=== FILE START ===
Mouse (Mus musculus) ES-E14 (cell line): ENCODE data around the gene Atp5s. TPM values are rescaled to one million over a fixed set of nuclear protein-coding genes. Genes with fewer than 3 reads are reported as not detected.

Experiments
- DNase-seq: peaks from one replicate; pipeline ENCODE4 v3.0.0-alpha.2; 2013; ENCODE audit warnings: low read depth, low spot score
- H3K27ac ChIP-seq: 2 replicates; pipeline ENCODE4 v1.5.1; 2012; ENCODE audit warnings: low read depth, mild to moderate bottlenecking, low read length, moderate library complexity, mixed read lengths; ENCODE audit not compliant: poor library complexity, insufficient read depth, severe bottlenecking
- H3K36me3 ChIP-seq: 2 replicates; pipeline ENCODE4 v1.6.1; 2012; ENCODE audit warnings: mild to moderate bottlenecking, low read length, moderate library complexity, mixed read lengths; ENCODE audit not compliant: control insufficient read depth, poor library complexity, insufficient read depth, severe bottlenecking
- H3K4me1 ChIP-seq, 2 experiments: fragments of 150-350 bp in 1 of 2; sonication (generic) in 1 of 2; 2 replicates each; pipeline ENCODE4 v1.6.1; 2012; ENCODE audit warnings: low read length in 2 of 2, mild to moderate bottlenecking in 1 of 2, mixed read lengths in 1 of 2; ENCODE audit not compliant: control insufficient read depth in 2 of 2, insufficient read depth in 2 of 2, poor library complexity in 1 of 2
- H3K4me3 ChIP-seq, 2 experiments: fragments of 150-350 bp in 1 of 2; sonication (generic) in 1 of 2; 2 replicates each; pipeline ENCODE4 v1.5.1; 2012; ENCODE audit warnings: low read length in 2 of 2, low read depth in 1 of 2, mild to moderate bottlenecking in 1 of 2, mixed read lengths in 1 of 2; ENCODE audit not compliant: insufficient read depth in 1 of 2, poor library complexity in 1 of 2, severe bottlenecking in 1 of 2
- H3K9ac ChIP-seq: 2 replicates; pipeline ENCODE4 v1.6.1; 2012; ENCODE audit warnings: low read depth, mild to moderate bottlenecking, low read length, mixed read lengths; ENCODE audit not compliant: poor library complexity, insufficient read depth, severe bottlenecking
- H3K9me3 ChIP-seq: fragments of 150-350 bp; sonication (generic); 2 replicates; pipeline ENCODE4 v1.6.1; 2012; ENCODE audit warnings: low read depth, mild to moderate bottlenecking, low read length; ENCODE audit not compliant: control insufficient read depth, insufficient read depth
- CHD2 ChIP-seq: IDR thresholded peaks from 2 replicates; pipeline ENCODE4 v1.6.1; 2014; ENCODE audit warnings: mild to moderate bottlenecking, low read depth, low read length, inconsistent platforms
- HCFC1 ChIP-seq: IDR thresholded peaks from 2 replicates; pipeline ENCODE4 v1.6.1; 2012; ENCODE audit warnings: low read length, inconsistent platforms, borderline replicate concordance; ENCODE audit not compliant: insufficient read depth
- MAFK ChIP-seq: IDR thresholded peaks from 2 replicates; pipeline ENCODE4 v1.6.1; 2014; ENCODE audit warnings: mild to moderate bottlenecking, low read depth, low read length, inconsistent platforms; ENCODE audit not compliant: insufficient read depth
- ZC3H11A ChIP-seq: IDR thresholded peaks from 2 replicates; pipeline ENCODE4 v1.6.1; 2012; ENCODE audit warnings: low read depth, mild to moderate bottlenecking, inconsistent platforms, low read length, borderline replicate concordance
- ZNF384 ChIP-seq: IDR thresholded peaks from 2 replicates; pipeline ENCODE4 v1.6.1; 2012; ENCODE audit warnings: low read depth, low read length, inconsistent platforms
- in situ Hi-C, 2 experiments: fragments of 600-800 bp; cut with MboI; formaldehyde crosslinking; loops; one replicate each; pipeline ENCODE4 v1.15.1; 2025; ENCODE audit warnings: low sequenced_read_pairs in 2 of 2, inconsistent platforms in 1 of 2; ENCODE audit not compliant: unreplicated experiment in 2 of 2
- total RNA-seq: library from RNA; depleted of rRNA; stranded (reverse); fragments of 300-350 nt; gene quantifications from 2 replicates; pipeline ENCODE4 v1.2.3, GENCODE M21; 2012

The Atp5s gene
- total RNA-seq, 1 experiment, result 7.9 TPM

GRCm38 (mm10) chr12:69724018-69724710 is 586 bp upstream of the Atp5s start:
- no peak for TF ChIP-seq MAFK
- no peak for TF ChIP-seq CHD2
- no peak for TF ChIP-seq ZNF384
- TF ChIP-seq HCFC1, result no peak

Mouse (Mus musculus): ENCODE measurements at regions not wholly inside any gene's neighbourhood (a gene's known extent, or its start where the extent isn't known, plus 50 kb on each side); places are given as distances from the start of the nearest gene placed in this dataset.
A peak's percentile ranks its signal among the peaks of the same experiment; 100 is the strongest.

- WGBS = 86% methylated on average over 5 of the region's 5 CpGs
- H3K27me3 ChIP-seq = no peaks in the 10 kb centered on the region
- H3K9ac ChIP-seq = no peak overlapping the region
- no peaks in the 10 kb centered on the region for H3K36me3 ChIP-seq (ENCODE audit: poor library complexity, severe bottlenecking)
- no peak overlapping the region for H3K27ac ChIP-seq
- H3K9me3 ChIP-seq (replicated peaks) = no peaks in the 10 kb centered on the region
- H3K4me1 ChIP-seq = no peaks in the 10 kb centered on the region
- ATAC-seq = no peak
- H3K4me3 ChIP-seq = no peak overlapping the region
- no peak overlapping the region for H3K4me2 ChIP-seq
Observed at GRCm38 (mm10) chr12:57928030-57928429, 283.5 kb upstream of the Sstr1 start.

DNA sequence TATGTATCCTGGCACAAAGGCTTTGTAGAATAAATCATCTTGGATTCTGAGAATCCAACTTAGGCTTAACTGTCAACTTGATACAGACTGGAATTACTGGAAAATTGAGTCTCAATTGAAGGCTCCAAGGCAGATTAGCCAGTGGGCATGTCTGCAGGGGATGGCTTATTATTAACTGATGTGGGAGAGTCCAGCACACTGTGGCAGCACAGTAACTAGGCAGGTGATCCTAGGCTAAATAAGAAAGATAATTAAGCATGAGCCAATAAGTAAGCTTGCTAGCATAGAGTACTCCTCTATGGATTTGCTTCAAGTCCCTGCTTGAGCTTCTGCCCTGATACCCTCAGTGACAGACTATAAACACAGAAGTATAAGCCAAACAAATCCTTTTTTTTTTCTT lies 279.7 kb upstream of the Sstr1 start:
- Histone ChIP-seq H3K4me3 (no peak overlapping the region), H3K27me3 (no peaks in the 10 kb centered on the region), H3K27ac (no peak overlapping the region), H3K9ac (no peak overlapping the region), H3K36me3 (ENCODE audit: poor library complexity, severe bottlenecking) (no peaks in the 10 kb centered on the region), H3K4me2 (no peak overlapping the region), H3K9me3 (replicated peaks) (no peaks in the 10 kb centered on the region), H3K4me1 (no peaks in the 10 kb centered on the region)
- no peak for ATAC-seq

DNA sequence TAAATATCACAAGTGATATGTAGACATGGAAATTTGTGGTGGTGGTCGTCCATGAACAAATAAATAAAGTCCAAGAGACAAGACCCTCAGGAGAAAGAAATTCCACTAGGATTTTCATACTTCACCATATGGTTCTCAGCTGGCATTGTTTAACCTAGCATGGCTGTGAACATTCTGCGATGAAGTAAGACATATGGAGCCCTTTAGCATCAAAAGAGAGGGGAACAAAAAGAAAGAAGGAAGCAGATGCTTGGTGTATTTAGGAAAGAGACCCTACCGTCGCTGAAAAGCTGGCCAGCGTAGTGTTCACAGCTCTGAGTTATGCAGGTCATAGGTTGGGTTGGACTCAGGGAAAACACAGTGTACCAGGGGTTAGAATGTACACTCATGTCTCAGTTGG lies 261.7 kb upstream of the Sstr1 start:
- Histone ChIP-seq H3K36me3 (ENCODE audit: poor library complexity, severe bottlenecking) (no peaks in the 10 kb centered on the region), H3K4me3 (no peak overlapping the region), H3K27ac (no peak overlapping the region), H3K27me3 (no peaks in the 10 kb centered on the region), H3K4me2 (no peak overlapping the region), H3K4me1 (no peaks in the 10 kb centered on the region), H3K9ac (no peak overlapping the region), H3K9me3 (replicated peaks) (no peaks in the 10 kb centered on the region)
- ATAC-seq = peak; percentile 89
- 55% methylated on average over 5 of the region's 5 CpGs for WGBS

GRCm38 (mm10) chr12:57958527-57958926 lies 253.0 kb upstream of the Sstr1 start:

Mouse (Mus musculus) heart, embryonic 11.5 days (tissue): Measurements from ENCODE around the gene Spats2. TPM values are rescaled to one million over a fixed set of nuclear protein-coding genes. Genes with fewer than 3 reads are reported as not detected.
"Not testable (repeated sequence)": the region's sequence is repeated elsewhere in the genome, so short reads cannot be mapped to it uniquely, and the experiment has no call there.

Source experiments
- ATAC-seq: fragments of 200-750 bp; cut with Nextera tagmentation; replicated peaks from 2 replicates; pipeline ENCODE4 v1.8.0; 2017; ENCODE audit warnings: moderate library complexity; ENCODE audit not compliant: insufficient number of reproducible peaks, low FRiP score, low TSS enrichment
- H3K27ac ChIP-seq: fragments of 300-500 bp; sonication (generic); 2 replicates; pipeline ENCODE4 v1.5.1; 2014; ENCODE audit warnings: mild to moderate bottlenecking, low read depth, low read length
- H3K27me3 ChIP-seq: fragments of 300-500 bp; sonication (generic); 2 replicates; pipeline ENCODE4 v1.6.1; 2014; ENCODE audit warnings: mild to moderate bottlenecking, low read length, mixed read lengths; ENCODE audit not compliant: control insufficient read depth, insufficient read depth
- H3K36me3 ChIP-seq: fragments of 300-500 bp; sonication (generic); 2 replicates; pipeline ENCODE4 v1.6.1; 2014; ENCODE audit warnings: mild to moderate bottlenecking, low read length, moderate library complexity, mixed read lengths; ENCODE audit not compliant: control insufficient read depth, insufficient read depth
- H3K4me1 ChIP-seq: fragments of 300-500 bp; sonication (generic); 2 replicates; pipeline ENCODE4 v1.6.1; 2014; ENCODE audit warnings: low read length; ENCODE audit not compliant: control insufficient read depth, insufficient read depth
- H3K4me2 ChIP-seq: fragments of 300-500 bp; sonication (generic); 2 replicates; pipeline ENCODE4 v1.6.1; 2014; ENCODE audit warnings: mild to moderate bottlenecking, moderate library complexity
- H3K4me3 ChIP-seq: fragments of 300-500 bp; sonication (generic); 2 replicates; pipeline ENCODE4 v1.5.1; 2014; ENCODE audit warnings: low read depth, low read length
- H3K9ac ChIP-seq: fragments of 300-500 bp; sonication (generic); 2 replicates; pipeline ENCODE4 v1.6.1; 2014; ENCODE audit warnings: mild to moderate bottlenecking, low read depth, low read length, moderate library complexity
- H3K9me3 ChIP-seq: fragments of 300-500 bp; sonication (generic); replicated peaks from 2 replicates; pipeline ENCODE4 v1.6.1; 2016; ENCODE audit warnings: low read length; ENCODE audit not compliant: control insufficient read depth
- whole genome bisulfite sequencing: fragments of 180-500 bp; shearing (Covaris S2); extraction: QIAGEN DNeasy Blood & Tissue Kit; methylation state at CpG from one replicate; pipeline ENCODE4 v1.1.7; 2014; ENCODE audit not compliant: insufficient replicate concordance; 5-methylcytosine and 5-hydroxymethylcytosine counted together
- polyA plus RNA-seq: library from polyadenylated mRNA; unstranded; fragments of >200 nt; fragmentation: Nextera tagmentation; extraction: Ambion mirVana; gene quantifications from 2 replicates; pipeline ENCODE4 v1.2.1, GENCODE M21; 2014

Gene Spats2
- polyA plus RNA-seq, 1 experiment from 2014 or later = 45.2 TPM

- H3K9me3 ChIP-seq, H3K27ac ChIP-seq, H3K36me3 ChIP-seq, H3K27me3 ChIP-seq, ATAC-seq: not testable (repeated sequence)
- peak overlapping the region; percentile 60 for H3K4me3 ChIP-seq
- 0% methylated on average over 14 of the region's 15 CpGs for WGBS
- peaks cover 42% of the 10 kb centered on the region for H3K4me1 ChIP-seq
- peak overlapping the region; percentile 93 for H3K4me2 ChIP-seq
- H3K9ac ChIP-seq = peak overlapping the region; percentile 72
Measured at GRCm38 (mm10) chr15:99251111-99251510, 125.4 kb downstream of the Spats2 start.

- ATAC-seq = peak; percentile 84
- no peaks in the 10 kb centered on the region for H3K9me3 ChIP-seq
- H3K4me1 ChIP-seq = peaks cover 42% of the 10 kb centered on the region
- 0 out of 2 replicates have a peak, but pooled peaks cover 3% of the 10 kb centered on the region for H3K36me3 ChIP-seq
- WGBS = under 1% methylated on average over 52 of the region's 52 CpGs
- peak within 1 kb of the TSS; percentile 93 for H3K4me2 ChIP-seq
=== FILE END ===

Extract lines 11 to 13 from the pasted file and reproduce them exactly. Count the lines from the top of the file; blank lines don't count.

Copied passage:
- HCFC1 ChIP-seq: IDR thresholded peaks from 2 replicates; pipeline ENCODE4 v1.6.1; 2012; ENCODE audit warnings: low read length, inconsistent platforms, borderline replicate concordance; ENCODE audit not compliant: insufficient read depth
- MAFK ChIP-seq: IDR thresholded peaks from 2 replicates; pipeline ENCODE4 v1.6.1; 2014; ENCODE audit warnings: mild to moderate bottlenecking, low read depth, low read length, inconsistent platforms; ENCODE audit not compliant: insufficient read depth
- ZC3H11A ChIP-seq: IDR thresholded peaks from 2 replicates; pipeline ENCODE4 v1.6.1; 2012; ENCODE audit warnings: low read depth, mild to moderate bottlenecking, inconsistent platforms, low read length, borderline replicate concordance